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Pre-historic petroglyph representation of a Na...
Pre-historic petroglyph representation of a Navajo deity at an archaeological site in Dinétah. Largo Canyon area, New Mexico. (Wikipedia)

Historians tell us that the Vikings were the first Europeans to land in North America in AD 1001. They traded with the Native peoples but they left after a few years.

However the earliest human record in North America dates from 28,000 BC. These early settlers left hearth charcoal on Santa Rosa Island off the coast of California. These early inhabitants followed different migration routes along the coast of California, and inland into Central and South America. The same traces dating from the same time were also found in Brazil.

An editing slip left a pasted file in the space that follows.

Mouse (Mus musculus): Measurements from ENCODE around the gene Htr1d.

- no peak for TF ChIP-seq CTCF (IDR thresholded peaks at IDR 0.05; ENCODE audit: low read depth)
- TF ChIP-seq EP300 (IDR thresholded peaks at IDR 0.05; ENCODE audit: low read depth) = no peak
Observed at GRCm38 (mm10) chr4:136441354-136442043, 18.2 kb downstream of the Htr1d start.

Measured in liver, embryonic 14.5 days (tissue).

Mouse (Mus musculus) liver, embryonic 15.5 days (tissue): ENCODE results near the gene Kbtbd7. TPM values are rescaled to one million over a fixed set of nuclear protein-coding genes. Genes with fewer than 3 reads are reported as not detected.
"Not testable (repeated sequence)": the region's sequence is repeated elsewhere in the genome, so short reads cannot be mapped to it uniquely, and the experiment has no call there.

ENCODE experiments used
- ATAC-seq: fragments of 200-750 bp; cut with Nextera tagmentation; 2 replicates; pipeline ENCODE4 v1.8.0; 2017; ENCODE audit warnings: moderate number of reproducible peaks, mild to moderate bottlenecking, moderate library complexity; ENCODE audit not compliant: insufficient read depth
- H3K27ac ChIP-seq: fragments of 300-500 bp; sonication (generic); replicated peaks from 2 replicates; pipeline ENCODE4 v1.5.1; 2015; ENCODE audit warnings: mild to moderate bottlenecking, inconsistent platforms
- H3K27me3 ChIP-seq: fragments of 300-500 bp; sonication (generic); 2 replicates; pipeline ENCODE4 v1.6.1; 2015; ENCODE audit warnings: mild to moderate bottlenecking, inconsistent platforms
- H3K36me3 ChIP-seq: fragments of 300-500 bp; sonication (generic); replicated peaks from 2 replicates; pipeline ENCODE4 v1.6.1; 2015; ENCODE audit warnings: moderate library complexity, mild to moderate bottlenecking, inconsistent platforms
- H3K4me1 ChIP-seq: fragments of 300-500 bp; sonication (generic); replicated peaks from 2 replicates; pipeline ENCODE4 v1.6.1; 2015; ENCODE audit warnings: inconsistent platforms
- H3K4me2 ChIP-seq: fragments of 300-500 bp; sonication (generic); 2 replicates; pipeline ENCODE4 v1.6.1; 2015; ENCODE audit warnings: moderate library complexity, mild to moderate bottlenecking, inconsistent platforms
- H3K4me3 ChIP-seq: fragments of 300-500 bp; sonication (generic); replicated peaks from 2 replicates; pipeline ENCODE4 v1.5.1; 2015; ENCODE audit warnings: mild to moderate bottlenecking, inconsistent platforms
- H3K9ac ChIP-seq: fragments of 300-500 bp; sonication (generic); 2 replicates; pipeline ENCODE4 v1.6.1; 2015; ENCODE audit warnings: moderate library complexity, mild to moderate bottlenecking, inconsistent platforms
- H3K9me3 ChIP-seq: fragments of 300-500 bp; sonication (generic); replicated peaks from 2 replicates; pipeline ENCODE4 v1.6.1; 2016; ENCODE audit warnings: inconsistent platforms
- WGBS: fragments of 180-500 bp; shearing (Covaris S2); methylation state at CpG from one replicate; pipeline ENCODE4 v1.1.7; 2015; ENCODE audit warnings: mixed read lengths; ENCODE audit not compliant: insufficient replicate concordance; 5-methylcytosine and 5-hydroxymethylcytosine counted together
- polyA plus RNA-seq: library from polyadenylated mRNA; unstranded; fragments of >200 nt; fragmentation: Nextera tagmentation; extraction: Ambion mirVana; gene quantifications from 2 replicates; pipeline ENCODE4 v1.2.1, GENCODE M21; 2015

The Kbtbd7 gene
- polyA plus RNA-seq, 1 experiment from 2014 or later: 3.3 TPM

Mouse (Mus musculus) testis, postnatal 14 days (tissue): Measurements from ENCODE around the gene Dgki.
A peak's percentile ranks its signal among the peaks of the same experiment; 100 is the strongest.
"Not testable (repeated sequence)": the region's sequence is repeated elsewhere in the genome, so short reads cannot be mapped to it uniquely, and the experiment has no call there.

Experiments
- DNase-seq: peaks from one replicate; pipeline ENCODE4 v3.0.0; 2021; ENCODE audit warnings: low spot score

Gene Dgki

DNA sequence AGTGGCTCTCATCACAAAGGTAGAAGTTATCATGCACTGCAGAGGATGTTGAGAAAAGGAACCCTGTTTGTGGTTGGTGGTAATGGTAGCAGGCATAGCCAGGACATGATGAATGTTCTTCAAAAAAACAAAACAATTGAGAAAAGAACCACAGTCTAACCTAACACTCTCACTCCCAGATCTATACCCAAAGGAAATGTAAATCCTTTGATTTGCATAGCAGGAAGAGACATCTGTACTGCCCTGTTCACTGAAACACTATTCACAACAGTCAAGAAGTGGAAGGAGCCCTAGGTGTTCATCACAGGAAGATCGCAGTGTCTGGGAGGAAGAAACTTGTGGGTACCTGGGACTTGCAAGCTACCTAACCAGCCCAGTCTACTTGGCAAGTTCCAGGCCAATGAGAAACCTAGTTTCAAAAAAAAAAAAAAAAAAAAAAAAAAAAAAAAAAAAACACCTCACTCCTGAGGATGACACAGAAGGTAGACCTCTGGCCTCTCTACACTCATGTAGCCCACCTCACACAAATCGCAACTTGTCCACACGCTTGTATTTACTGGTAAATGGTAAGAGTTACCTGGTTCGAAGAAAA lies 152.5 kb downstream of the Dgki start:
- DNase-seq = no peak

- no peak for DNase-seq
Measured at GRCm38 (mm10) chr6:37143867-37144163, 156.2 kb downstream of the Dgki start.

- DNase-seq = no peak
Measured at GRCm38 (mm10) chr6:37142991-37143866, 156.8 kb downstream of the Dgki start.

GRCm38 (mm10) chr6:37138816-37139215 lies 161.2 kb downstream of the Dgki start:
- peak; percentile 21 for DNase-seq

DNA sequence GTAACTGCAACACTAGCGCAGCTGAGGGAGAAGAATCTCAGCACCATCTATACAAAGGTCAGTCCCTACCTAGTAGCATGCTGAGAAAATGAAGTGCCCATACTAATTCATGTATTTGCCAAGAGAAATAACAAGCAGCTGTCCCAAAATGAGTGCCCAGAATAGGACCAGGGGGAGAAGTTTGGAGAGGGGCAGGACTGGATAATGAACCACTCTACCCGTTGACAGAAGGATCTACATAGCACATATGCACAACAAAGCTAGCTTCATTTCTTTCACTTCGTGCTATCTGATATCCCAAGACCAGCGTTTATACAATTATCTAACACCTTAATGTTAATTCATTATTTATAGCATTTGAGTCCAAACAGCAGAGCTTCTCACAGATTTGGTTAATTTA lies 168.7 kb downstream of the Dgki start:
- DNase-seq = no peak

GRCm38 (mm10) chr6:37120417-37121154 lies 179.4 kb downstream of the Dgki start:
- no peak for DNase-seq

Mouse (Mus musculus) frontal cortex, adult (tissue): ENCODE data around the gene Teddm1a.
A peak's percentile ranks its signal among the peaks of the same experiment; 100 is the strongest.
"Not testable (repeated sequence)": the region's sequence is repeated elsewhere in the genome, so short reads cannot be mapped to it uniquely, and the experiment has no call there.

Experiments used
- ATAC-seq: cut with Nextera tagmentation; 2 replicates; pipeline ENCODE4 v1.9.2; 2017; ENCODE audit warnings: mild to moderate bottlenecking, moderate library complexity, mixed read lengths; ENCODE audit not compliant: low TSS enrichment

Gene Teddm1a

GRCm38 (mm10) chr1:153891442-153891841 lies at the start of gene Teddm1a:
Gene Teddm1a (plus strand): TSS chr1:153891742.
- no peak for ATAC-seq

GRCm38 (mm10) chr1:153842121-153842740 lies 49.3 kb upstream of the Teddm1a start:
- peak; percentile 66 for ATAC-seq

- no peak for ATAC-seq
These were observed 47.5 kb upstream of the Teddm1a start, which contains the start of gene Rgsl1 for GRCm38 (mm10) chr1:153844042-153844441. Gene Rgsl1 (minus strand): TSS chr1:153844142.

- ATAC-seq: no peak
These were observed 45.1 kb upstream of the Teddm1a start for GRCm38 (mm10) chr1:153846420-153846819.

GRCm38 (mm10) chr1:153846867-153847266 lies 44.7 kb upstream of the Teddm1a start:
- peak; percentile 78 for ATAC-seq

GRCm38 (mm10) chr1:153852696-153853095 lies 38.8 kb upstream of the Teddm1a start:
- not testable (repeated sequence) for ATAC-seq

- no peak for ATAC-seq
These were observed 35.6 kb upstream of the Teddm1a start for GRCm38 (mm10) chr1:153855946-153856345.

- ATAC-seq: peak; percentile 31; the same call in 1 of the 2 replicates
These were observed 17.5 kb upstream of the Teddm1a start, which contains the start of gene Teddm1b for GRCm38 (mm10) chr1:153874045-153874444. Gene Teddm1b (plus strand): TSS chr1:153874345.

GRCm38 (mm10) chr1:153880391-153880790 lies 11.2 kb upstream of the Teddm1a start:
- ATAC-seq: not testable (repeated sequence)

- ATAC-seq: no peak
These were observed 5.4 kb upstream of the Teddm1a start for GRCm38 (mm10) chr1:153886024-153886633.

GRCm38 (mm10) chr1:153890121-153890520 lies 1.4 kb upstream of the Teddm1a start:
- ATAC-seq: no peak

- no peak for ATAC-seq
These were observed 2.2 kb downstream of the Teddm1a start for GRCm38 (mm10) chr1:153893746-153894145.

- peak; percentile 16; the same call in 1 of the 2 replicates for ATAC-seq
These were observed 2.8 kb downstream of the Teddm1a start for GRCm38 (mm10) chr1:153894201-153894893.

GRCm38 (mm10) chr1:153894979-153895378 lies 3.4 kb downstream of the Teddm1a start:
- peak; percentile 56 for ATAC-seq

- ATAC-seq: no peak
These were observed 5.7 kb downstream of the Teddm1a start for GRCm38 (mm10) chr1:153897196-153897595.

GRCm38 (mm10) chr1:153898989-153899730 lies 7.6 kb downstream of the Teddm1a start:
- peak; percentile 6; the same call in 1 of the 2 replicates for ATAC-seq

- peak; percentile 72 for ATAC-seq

The Native American population reached its peak in 1,300 AD. It is estimated that 30 million people lived in Mexico, 12 to 15 million in North America and over 20 million in South America. The Native population declined during the fourteenth century. At that time there was the Black Death in Europe and a similar disease (or plague) could have decimated them too.

Great internal migrations and changes occurred even before the arrival of the white settlers. The Delaware migrated from west to east, the Mississippians moved southward, the Onondaga who lived in what is now upstate New York, began to change and the Apachean peoples separated into Navajo and Apache. The Navajo (a name given to them by the Spanish) called themselves Diné, or People of the Earth’s Surface, settled in land surrounded by four sacred mountains in New Mexico. The Navajo claimed this historic land, known as “Dinetah”. The Apache moved into the mountains of Arizona and New Mexico.